THE PRESBYTERIAN AND CONGREGATIONAL CHURCHES AMONG THE DAKOTA


A Project
Presented to
The Church History Faculty of
Union Theological Seminary
Richmond, Va,


In Partial Fulfillment
of the Requiremwnts for the Degree
Master in Theology


by
Charles A. Maxfield
April 29, 1991

slightly revised, 2001


© 2001 by Charles A. Maxfield
This document may be downloaded for personal use only.
For any other use, contact the proprietor of this website Charles A. Maxfield

Table of Contents
  1. Introduction

  2. The Dakota Nation

  3. The American Board and the Missionaries

  4. History of the United Dakota Mission 1835-1871

  5. The End of the Joint Missionary Enterprise

  6. The Dakota Mission and the Dakota People 1871-1893

  7. Later Developments and Conclusion


CHAPTER ONE
INTRODUCTION

New School Presbyterians and Old School Presbyterians, the two largest branches of the Presbyterian church in the United States at the time, were reunited at Pittsburgh, Pennsylvania, on November 10, 1869. It was an inspirational event, as the delegates to the two General Assemblies met on the street, and marched into a church, arm-in-arm, Old School-New School. Crowds cheered, and people waved from their windows, as the delegates marched to reunion.1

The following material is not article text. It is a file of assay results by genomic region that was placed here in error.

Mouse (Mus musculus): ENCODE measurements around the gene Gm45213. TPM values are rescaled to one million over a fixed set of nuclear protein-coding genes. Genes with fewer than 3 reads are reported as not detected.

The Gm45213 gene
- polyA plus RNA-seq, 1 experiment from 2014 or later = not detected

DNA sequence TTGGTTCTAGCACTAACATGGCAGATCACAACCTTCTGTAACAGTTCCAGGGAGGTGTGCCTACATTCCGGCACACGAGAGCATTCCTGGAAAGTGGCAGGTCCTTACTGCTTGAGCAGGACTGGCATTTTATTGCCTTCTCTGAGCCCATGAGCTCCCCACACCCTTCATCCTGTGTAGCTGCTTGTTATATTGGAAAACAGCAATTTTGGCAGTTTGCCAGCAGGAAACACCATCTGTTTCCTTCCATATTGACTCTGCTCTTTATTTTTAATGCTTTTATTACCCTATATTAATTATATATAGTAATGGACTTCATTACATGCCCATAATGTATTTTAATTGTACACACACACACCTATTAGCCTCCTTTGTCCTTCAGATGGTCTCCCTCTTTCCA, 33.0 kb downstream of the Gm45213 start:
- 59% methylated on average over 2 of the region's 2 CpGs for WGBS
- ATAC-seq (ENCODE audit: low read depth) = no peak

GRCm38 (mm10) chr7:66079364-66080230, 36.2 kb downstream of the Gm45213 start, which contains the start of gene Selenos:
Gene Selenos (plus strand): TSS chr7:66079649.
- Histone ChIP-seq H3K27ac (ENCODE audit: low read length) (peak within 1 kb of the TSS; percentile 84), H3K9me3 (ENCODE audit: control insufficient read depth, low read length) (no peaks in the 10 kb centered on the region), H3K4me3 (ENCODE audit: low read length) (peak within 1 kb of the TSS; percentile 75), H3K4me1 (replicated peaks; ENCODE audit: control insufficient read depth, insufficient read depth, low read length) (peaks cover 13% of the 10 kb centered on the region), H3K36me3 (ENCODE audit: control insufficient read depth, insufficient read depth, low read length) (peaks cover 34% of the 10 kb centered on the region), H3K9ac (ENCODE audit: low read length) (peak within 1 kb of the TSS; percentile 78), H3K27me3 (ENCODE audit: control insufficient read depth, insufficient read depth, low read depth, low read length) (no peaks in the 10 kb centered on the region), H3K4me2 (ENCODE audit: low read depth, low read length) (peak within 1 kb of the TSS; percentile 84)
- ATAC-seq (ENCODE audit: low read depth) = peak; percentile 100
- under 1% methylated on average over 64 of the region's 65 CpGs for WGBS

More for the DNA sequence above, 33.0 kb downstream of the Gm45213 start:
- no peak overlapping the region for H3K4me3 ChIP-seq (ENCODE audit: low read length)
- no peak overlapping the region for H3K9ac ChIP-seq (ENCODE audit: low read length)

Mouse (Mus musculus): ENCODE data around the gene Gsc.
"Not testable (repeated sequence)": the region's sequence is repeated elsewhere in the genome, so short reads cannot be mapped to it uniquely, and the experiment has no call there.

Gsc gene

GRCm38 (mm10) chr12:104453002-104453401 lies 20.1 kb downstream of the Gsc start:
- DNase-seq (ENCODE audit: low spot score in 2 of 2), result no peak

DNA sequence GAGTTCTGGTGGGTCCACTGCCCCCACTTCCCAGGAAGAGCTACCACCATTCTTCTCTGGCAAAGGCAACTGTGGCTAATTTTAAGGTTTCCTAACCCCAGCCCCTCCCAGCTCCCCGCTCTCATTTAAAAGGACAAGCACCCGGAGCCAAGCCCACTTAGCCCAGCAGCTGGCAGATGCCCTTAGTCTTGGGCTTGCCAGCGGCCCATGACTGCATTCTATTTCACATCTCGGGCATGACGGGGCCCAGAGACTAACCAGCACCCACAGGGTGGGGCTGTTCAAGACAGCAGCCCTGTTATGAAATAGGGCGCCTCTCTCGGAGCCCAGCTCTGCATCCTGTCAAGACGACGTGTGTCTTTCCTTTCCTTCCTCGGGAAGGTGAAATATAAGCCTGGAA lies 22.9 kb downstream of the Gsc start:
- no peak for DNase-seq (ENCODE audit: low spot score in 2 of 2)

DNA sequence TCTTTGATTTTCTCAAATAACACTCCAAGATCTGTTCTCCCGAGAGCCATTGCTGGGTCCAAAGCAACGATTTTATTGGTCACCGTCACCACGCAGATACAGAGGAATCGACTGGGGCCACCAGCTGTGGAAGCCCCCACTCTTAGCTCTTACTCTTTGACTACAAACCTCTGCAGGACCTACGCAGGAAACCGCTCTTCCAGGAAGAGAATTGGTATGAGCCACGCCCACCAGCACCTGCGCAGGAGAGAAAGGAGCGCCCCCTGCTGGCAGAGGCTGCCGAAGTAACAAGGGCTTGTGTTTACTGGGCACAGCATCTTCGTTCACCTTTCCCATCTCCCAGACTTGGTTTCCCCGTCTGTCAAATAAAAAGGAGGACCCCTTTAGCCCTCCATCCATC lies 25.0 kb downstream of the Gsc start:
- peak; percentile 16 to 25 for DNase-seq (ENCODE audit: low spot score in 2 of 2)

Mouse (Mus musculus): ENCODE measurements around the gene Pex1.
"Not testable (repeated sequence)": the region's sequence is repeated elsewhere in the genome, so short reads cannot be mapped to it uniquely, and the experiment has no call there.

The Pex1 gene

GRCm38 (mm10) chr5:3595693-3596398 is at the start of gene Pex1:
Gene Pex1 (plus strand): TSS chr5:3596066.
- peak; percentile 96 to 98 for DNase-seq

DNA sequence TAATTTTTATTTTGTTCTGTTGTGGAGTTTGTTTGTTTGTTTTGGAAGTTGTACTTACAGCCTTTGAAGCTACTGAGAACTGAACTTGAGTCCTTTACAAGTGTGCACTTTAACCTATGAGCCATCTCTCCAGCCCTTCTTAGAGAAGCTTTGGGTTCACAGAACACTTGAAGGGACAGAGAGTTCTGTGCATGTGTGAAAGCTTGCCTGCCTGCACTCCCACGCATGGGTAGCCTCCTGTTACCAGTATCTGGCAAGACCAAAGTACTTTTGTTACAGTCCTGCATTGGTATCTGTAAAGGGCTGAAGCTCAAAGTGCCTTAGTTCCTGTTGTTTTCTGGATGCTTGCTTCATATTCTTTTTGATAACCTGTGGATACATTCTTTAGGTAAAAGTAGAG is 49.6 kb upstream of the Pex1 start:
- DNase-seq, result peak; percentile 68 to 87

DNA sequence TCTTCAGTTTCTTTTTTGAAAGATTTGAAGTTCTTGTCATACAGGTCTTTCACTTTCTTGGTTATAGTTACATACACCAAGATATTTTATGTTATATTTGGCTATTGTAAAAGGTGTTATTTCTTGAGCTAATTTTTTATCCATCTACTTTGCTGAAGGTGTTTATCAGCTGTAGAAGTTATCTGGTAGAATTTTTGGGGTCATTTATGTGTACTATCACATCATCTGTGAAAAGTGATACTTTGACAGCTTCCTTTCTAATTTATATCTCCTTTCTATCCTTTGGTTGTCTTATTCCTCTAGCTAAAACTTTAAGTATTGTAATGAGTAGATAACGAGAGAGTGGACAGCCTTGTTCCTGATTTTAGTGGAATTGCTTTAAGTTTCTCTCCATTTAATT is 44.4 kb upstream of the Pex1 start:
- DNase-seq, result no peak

Unfortunately, in the life of the church, a marriage is sometimes accompanied by a divorce. For two generations, New School Presbyterians and Congregationalists had acted as one in Foreign Missions through the American Board of Commissioners for Foreign Missions (ABCFM). Now those ties were severed, with some missions, missionaries and properties being transferred to the Board of Foreign Missions of the reunited Presbyterian Church. Many Presbyterian missionaries were faced with the wrenching decision of dissolving ties to the American Board, to which they had a strong emotional attachment, in order to do their duty to their reunited church.2

The last mission to have its status determined was the mission to the Dakota Indians. The result was two missions, one Presbyterian and one Congregational. Stephen Return Riggs, American Board missionary to the Dakotas, who had shared in the excitement at Pittsburgh as the delegate from Dakota Presbytery, lamented years later, "the plowshare must run through the mission field also."3

This is the examination of a schism that was meaningless to the church members and not desired by the local church leaders. It is about how the schism was faced with a combination of resignation and resourcefulness. To understand the unfolding story of this schism, one must first know something about the history and culture of the people who were divided, the history of the mission, the shared experience of the close-knit family of missionaries, and the evolution of the mission boards and denominations involved.